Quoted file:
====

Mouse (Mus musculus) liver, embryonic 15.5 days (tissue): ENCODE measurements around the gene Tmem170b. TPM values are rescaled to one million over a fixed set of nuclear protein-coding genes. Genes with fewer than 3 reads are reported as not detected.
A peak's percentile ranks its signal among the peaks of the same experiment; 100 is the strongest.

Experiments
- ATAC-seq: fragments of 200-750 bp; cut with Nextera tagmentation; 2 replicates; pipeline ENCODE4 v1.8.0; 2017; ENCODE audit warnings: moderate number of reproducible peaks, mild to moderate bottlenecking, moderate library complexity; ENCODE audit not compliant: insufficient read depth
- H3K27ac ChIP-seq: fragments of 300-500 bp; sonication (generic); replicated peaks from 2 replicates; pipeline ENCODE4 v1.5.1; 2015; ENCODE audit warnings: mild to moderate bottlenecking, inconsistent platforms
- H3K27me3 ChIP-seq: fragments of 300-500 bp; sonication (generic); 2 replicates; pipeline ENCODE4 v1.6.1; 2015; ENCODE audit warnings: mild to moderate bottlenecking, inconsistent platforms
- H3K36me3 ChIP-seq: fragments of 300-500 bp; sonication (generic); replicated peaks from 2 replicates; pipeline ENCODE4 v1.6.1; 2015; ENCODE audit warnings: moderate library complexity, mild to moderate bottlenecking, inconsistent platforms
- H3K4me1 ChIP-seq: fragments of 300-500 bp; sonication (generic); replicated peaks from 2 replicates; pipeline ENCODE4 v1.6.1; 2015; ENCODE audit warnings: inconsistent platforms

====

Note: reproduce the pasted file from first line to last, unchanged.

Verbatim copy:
Mouse (Mus musculus) liver, embryonic 15.5 days (tissue): ENCODE measurements around the gene Tmem170b. TPM values are rescaled to one million over a fixed set of nuclear protein-coding genes. Genes with fewer than 3 reads are reported as not detected.
A peak's percentile ranks its signal among the peaks of the same experiment; 100 is the strongest.

Experiments
- ATAC-seq: fragments of 200-750 bp; cut with Nextera tagmentation; 2 replicates; pipeline ENCODE4 v1.8.0; 2017; ENCODE audit warnings: moderate number of reproducible peaks, mild to moderate bottlenecking, moderate library complexity; ENCODE audit not compliant: insufficient read depth
- H3K27ac ChIP-seq: fragments of 300-500 bp; sonication (generic); replicated peaks from 2 replicates; pipeline ENCODE4 v1.5.1; 2015; ENCODE audit warnings: mild to moderate bottlenecking, inconsistent platforms
- H3K27me3 ChIP-seq: fragments of 300-500 bp; sonication (generic); 2 replicates; pipeline ENCODE4 v1.6.1; 2015; ENCODE audit warnings: mild to moderate bottlenecking, inconsistent platforms
- H3K36me3 ChIP-seq: fragments of 300-500 bp; sonication (generic); replicated peaks from 2 replicates; pipeline ENCODE4 v1.6.1; 2015; ENCODE audit warnings: moderate library complexity, mild to moderate bottlenecking, inconsistent platforms
- H3K4me1 ChIP-seq: fragments of 300-500 bp; sonication (generic); replicated peaks from 2 replicates; pipeline ENCODE4 v1.6.1; 2015; ENCODE audit warnings: inconsistent platforms